Set in Lypkiy, Kyiv’s posh area of Pechersk district, Mykhaila Hrushevskoho or simply Hrushevskoho Street stretches between European and Arsenalna squares, and is bordered by Khreshchatyk, Volodymyrskiy Uzviz, Petrovska Alleya, Muzeyny Provulok, Sadova, Shovkovychna, Moskovska, Mazepy and other less well-known streets. Rich in architectural masterpieces – the National Fine Art Museum (designed by famous architect Vladislav Horodetsky), the Academic Puppet Theatre (a fairytale castle on the hill), the House of Officers (employed as a first-aid centre by protesters) – it is justly dubbed the governmental quarters, as it houses some top-of-the-line government buildings such as the Verkhovna Rada (Parliament), Cabinet of Ministers, Mariinsky Palace (the official ceremonial residence of the Ukrainian President), among others.
The history of Hrushevskoho dates back approximately 500 years, when in the 16th century, this thoroughfare was part of the Old Road connecting Pechersk and Podil, two densely populated districts of Kyiv at the time. Running through a forest, the Old Road descended to the centre of Podil, present day Kontraktova Ploscha.
Manor houses began appearing along the Old Road in the mid-18th century, along with the marvellous Mariinsky Palace, designed by highly-acclaimed architect Bartolomeo Rostrelli on the order of Empress Elizaveta. Completed in 1752, the Empress did not live long enough to see her architectural masterpiece, and so it was to be Catherine the Great who was the first royal to enjoy the Palace upon her visit to Kyiv in 1787. After burning to the ground in the early 19th century, it was reconstructed in 1870 under Emperor Aleksandr II, and named Mariinsky Palace after his wife Empress Maria, serving as a residence for visiting members of the Imperial family until 1917.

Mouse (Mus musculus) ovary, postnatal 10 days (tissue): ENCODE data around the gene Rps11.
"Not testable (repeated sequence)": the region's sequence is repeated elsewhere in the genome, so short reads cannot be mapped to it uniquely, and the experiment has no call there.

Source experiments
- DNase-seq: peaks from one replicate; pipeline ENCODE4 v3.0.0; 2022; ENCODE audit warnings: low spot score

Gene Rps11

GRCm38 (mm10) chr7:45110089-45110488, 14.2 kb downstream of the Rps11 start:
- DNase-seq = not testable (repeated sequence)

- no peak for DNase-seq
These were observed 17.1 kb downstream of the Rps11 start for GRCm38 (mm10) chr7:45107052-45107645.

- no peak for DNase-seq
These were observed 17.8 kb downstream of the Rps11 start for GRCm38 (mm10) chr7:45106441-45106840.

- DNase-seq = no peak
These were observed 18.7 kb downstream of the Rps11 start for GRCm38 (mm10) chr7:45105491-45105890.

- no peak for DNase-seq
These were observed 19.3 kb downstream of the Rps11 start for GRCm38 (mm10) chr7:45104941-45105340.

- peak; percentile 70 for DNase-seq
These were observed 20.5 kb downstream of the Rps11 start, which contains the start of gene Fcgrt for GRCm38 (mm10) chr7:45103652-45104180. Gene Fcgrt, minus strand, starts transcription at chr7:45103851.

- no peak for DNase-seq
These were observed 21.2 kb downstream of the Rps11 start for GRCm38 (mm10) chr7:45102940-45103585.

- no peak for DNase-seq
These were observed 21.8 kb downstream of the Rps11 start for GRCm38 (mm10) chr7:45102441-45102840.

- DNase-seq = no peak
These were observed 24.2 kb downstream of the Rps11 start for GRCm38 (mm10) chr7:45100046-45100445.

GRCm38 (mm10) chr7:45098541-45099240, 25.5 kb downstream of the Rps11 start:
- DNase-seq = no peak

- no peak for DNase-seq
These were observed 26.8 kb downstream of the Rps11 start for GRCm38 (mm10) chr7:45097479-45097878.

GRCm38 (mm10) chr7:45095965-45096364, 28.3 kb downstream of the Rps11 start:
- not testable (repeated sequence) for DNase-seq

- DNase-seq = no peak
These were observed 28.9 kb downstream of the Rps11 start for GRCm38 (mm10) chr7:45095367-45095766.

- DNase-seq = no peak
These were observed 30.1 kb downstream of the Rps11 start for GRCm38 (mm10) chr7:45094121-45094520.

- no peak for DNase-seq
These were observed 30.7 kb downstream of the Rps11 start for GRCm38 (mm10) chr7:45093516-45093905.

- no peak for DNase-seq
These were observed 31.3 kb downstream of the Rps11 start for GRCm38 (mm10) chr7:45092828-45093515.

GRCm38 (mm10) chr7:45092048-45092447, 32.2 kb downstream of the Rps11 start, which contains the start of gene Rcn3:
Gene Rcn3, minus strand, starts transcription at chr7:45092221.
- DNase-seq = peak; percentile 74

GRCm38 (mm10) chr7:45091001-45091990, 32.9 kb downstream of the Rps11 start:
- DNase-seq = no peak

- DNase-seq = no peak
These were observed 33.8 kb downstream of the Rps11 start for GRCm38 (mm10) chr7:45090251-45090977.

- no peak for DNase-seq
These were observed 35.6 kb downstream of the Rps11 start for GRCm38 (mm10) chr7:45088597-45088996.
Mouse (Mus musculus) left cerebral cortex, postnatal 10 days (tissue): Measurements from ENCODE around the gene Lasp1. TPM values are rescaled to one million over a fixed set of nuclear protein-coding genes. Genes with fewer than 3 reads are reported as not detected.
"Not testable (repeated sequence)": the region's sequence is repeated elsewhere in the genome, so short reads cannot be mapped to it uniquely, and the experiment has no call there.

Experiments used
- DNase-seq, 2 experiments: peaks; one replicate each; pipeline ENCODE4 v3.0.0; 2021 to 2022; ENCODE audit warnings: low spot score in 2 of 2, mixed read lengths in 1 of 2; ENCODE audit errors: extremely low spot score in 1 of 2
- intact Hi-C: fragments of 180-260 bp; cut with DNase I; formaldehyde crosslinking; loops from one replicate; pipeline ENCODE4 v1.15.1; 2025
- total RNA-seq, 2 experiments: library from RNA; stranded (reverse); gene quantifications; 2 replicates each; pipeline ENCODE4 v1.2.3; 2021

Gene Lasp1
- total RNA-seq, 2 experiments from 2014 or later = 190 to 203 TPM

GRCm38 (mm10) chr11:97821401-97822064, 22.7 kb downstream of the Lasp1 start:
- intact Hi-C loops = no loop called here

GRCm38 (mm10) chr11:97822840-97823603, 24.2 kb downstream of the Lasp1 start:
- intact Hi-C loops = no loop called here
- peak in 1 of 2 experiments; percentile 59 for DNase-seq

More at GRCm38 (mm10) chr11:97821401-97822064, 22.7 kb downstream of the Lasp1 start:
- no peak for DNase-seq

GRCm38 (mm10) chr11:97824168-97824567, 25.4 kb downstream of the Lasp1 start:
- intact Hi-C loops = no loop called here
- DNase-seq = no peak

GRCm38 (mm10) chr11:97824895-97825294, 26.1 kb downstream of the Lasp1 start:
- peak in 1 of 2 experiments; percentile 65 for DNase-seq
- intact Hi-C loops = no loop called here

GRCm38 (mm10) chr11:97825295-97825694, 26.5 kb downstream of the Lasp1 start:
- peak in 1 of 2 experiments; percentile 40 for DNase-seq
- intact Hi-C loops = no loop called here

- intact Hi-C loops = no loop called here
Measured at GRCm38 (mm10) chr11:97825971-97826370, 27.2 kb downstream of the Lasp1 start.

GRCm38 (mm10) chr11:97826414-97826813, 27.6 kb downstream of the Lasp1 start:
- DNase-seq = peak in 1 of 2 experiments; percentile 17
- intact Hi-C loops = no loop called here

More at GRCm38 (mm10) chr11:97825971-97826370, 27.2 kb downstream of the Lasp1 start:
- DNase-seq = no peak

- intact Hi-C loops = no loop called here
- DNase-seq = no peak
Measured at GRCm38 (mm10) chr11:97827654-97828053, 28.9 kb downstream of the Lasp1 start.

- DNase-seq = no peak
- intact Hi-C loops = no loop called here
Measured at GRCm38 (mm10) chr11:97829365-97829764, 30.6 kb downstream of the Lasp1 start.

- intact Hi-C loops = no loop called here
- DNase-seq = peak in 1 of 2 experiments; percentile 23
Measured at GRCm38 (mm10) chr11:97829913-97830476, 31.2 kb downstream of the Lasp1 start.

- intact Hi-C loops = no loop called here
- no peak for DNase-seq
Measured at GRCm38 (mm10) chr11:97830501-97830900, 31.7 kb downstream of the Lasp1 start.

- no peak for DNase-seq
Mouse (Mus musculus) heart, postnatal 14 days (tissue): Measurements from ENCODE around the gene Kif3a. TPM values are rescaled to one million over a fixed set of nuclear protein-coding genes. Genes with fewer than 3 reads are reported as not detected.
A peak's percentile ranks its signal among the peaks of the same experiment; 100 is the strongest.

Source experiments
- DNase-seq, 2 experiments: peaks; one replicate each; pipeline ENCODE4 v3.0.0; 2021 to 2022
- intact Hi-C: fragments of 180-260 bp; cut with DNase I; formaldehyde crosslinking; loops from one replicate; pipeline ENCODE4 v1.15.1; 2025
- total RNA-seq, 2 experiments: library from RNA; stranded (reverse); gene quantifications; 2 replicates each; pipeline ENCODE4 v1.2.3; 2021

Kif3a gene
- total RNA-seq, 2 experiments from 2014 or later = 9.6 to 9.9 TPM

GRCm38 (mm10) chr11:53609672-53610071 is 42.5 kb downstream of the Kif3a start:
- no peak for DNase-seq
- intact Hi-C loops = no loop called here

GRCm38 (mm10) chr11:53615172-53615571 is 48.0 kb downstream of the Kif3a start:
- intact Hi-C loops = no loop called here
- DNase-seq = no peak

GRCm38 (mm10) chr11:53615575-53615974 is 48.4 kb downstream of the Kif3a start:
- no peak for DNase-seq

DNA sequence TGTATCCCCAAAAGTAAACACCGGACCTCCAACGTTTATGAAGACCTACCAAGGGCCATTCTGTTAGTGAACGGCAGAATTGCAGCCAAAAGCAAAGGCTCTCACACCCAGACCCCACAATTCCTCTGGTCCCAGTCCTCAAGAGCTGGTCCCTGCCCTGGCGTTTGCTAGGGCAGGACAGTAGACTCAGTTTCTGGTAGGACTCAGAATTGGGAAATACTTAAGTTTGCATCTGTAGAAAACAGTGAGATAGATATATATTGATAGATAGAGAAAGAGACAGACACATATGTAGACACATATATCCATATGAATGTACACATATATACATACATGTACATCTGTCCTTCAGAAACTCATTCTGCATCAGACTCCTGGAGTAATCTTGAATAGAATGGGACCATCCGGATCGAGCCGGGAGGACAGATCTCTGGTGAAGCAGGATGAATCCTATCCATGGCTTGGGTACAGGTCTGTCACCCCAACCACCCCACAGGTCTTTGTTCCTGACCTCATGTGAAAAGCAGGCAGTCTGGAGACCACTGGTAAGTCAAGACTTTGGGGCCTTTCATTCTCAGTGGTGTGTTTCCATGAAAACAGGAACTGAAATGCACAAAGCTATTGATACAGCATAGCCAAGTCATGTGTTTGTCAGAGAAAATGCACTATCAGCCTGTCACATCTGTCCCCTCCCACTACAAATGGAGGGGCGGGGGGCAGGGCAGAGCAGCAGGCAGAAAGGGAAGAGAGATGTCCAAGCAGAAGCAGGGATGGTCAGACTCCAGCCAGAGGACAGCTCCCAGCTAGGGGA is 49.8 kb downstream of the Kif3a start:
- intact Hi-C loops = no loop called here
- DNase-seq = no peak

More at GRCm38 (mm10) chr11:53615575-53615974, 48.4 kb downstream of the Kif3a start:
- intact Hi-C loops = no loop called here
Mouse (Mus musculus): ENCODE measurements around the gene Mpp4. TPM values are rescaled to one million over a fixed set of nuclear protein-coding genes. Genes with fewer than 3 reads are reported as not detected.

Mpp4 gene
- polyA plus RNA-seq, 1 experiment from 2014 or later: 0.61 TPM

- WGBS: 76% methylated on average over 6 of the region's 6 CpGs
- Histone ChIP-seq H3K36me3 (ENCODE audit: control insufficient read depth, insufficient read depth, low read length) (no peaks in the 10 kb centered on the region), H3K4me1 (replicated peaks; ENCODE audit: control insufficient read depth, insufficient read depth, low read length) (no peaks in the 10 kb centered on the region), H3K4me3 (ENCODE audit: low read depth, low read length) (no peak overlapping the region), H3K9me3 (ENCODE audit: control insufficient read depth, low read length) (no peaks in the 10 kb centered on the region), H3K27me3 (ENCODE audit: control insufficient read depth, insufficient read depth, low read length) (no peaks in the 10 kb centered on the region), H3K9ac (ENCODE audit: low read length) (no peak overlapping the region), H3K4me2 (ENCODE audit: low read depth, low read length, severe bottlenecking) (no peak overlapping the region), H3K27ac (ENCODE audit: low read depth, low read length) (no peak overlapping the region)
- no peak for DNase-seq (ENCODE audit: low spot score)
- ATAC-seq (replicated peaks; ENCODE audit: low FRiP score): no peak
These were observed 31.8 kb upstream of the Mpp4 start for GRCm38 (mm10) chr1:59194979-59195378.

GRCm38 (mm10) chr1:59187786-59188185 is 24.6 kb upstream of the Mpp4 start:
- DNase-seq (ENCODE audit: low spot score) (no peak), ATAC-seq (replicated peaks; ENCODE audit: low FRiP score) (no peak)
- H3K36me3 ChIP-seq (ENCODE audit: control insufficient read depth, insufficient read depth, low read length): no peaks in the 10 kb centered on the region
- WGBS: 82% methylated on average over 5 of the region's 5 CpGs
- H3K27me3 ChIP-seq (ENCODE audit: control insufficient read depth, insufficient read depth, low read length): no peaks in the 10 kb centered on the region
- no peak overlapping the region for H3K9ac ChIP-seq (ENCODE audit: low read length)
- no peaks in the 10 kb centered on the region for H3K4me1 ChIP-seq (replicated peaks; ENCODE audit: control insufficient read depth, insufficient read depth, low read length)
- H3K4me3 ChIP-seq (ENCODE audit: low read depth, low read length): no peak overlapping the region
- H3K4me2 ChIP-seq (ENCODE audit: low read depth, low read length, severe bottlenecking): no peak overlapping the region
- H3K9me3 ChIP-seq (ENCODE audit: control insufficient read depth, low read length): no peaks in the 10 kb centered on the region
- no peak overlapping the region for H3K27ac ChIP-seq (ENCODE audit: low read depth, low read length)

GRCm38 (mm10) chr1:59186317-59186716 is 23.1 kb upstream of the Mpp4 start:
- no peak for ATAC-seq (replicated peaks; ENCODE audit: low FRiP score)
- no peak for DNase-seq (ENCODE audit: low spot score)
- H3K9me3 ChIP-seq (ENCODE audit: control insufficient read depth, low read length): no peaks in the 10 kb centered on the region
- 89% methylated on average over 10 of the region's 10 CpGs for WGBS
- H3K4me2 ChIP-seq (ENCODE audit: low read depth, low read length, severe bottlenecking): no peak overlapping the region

With wealthy nobles living in the area, erecting mansions in neo-Renaissance style along the Old Road, a very long and winding street – connecting present-day Hrushevskoho, Volodymyrskiy Uzviz and Sahaidachnoho – resulted. Named after the Emperor, it was called Aleksandrivska Street, and was the first ever paved roadway in Kyiv. Tramlines were also launched in 1894, and later disassembled in 1998.
A Change Of Epochs, A Change Of Names
The October Revolution of 1917 changed everything... With Bolshevik leaders to appease now rather than tsars, Hrushevskoho kept in line with new regime “trends”, and was renamed Vulytsya Revolutsiyi (Revolution Street) just two years later. The remodelling continued in 1934 when it was further divided into three parts, with the section constituting contemporary Hrushevskoho dubbed Vulytsya Kirova, after Sergey Kirov, head of the Communist Party in Leningrad.
In World War II, when Kyiv was occupied by Nazi troops in 1941–43, the street was again rechristened – Doktor Tod Strasse. In German, “Tod” means “death”, though no one could have foretold the tragedy that would take place there more than 70 years on.
After the War, the street regained its former moniker – Kirova, which held until 1991, the year Ukraine gained independence, when it was retitled for what will hopefully be the last time.
The First President Of Ukraine
One of Ukraine’s greatest historians, politicians, and public figures, Mykhailo Hrushevskiy (1866?–1934), lends his name to the street today, one of the main sites of the EuroMaidan protests. Making great contributions to the Ukrainian national revival of the early 20th century, his merit list is quite impressive: head of the Shevchenko Scientific Society in Lviv; head of the Lviv University Department of History; a member of Czech, Ukrainian and USSR Academies of Science; and more than 2,000 scientific works have been produced in his name. But he is possibly best known for his magnum opus – Istoriia Ukrayiny-Rusy (The History of Ukraine-Rus), published in 10 volumes between 1898 and 1937. It is the most comprehensive account of Ukraine’s history from ancient times to the second half of the 17th century, influencing the shaping of modern-day Ukrainian historiography. Though internationally acclaimed, it was banned under the Soviet regime. To top it off, Hrushevskiy is considered the first president of the country – he served as head of the government of the independent Ukrainian republic in 1917–1918.
Emperors, Bolsheviks, Nazis, Soviets... Hrushevskoho has seen and survived them all. Within these cobblestones, most recently flung at police by pro-democracy protestors, a street with stamina and charisma, aristocratic grandeur and revolutionary spirit remains. Take a walk and see for yourself its determination.
by Anna Azarova